The results revealed a significantly greater improvement in the group that included foot care, supporting the conclusion that better outcomes are achieved by combining foot exercise and foot orthotics with knee exercises. The authors reported that the benefits were still present four months after the conclusion of care but not a year, suggesting the importance of continuing exercise and foot orthotic use.

Doctors of chiropractic routinely perform posture assessments when examining patients with knee pain in order to identify dysfunction in the hip or feet that may contribute to their chief complaint.

 

This information should not be substituted for medical or chiropractic advice. Any and all healthcare concerns, decisions, and actions must be done through the advice and counsel of a healthcare professional who is familiar with your updated medical history.

Hip Exercises to Help Knee Pain – Seriously?

14 Jun

The hip and knee are anatomically very close to one another. Functionally, there are several muscles that attach above the hip and below the knee joint. Hence, depending on the position and/or activity, the same muscle can move the hip and/or the knee. This close relationship crosses over in dysfunction as well, as patients with knee pain move differently, and the hip joint is ultimately affected. But which one is the real culprit, the chicken (hip) or the egg (knee)?

In a quest to answer that question, one study asked patients with patellofemoral pain (PFP) and without hip pain to perform either knee exercises or hip exercises. Each group consisted of nine men and nine women. The knee exercise group performed quadricep or knee strengthening exercises while the hip exercise group engaged in hip strengthening exercises. The specific hip exercises included hip abduction (outward resistance) and hip external rotation muscle strengthening exercises. Both groups performed their exercises three times per week for a total of eight weeks. All participants experienced improvements in pain and function; however, the patients in the hip exercise group reported greater improvements than those in the knee exercise group. These results persisted for the next six months.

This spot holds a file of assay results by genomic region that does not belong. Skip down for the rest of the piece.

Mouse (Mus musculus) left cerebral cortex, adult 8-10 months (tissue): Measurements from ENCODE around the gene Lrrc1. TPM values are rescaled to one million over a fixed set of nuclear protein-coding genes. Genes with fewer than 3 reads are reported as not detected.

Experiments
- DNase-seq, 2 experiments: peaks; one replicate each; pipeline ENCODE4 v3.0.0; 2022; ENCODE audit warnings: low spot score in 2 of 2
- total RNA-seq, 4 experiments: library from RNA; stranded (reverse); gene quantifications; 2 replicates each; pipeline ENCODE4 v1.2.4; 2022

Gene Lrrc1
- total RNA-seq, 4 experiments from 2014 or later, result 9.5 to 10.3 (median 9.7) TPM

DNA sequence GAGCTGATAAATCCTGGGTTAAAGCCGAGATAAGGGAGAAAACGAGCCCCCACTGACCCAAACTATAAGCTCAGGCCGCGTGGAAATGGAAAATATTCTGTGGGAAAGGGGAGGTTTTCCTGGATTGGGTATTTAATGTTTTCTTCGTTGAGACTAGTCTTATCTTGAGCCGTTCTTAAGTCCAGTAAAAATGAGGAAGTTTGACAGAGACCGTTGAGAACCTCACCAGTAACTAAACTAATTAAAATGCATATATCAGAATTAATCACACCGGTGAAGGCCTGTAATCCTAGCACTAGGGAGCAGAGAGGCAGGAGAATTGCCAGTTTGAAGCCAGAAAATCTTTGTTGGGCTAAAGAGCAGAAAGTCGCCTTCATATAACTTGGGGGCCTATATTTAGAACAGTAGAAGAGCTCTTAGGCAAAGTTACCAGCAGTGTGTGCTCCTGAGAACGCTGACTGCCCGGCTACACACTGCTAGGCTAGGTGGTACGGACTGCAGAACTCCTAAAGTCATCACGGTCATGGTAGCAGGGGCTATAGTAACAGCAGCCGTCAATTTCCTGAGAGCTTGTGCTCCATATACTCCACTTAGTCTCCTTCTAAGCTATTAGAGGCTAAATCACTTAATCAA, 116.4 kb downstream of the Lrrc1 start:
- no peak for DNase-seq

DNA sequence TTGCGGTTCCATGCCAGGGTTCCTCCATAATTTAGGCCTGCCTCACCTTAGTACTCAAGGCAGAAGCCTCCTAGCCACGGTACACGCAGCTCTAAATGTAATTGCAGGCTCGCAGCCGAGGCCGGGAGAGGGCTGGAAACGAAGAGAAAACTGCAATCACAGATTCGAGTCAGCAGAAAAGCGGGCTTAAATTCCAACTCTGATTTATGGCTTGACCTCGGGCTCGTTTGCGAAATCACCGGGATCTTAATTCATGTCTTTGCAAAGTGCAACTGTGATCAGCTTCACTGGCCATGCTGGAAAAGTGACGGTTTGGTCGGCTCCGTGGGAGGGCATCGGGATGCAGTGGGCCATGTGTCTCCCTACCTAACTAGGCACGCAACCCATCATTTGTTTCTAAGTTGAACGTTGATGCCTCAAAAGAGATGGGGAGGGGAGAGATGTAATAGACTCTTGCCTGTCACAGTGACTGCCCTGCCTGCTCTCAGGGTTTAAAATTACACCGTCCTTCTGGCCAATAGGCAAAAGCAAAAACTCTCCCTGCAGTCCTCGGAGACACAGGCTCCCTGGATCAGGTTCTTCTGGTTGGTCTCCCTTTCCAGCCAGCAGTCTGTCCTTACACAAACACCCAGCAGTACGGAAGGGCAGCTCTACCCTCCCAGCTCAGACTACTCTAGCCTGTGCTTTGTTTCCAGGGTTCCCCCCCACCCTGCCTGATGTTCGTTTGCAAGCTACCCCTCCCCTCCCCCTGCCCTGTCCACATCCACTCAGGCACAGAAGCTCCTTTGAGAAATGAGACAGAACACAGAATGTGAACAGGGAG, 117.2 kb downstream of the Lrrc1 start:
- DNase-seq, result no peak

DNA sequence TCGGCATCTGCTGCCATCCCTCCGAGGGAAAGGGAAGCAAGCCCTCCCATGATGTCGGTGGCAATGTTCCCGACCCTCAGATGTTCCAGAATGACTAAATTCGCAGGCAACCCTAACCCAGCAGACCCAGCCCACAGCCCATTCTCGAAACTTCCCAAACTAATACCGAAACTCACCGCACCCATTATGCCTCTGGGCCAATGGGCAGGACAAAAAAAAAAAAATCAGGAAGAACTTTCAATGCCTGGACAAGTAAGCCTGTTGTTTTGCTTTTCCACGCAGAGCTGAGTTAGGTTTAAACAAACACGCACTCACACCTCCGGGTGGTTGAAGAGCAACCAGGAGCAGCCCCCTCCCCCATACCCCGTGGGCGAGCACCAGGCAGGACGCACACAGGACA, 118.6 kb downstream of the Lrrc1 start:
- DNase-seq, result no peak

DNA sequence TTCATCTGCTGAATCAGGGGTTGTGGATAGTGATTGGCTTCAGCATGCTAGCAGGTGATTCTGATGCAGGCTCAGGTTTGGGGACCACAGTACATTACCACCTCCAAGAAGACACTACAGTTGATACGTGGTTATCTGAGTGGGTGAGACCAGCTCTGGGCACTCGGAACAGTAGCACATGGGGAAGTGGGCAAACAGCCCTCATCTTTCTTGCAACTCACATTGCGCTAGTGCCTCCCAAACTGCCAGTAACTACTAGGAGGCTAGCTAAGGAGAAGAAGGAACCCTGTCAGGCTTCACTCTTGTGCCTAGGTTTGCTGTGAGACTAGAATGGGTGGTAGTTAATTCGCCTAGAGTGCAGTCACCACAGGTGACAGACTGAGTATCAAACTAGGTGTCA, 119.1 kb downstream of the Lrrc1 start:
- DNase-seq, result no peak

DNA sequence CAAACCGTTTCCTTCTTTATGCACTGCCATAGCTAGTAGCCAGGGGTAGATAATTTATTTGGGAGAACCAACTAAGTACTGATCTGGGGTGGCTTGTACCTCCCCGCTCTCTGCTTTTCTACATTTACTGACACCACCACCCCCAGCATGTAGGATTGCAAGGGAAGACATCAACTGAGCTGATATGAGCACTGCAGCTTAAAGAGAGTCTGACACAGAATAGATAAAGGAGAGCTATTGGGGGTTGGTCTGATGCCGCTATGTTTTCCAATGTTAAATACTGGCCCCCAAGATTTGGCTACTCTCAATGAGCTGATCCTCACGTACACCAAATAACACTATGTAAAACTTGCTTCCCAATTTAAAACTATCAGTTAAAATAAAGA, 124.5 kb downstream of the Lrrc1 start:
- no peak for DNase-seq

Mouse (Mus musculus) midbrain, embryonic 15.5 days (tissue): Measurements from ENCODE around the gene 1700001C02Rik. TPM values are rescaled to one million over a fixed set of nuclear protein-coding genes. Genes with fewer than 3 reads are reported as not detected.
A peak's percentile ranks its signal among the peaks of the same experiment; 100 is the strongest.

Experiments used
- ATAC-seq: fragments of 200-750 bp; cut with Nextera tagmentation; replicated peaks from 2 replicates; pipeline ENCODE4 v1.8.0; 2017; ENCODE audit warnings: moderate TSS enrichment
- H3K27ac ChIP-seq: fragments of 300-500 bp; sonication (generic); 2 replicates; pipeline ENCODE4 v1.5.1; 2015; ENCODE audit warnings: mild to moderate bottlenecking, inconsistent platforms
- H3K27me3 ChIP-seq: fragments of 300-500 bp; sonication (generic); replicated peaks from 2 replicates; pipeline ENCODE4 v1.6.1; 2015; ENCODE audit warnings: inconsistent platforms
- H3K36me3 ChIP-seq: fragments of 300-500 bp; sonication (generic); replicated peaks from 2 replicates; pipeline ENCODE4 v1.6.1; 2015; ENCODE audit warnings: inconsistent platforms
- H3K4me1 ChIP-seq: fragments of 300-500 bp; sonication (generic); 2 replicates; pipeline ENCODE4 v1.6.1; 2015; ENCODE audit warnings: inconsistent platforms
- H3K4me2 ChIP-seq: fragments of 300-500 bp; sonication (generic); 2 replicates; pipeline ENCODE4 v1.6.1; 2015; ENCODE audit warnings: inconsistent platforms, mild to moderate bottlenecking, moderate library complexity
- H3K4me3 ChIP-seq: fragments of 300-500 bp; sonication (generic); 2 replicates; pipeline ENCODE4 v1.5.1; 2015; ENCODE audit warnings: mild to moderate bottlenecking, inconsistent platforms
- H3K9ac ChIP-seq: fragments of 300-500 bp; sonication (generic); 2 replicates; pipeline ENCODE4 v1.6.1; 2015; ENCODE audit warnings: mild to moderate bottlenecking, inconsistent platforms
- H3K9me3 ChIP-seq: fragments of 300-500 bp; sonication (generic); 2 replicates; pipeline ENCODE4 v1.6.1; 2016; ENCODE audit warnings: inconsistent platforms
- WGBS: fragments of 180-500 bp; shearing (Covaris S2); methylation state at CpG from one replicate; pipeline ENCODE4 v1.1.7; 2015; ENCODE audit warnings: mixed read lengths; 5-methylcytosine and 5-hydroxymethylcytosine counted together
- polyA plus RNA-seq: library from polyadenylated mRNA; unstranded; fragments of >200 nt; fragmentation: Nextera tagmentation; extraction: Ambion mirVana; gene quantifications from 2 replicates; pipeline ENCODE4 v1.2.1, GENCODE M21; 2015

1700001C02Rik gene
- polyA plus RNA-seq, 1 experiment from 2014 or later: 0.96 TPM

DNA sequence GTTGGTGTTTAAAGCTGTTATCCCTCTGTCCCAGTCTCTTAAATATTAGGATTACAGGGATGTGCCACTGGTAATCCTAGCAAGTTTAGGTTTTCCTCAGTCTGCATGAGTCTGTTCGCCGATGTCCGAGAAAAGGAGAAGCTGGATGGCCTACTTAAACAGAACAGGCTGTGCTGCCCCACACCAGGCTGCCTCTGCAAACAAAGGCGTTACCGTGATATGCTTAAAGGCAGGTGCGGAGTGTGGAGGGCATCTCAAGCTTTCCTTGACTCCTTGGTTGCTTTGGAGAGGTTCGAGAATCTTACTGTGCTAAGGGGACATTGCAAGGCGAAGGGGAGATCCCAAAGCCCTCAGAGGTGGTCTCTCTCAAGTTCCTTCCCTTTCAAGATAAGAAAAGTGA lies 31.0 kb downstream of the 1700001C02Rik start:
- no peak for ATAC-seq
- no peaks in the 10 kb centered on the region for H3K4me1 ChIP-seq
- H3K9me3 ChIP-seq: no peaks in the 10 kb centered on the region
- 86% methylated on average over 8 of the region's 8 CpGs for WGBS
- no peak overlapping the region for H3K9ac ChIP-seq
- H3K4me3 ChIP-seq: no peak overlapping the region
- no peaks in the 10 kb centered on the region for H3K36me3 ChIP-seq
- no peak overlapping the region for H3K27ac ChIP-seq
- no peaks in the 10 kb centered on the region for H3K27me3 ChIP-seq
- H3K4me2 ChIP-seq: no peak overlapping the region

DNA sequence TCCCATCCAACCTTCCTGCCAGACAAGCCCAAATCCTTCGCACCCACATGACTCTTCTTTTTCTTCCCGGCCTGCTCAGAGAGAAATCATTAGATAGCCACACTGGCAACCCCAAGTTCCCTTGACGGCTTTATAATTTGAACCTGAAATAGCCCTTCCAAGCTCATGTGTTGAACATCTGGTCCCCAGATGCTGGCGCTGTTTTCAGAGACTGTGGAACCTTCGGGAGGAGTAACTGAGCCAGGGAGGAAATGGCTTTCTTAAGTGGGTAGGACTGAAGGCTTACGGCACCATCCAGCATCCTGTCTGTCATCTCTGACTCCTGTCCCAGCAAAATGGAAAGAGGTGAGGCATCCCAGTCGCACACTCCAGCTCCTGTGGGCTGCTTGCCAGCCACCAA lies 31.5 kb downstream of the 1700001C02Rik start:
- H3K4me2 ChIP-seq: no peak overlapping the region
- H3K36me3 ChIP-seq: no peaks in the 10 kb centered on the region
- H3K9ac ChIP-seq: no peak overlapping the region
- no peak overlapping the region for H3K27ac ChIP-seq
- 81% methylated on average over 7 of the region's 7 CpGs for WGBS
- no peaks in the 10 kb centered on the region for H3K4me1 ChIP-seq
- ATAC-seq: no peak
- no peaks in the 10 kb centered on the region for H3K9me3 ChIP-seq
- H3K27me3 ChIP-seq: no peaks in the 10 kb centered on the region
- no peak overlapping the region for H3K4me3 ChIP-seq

Why did hip exercises help patients with PFP knee pain MORE than knee-specific exercises? Weight-bearing dynamic imaging studies (x-rays) have shown that patients with PFP knee pain frequently have a lateral or outward displacement of the knee cap as well as lateral tilt due to femur/hip internal rotation (IR) rather than just abnormal patella motion due to muscle imbalance (the “old” theory).

Other recently published biomechanical studies have reported that persons with PFP demonstrate excessive internal rotation and adduction (inwards positioning) of the hip that isn’t generally observed in pain-free subjects. Further, those with PFP tend to have weak hip abductors, extensors, and external rotator muscles than pain-free individuals.

Chiropractic care focuses on whole body care, and patients are often surprised that doctors of chiropractic frequently treat hip, knee, ankle, and foot conditions. Posture and gait assessments, which may be included in an initial patent examination, frequently reveal abnormal movement patterns, leg length discrepancy, pelvic rotation, and lower lumbar spine dysfunction that may contribute to a patient’s chief complaint. Often, treatment must address these issues for the patient to achieve a successful outcome.

This information should not be substituted for medical or chiropractic advice. Any and all healthcare concerns, decisions, and actions must be done through the advice and counsel of a healthcare professional who is familiar with your updated medical history.

What Can Be Done for Kneecap Pain?

19 Apr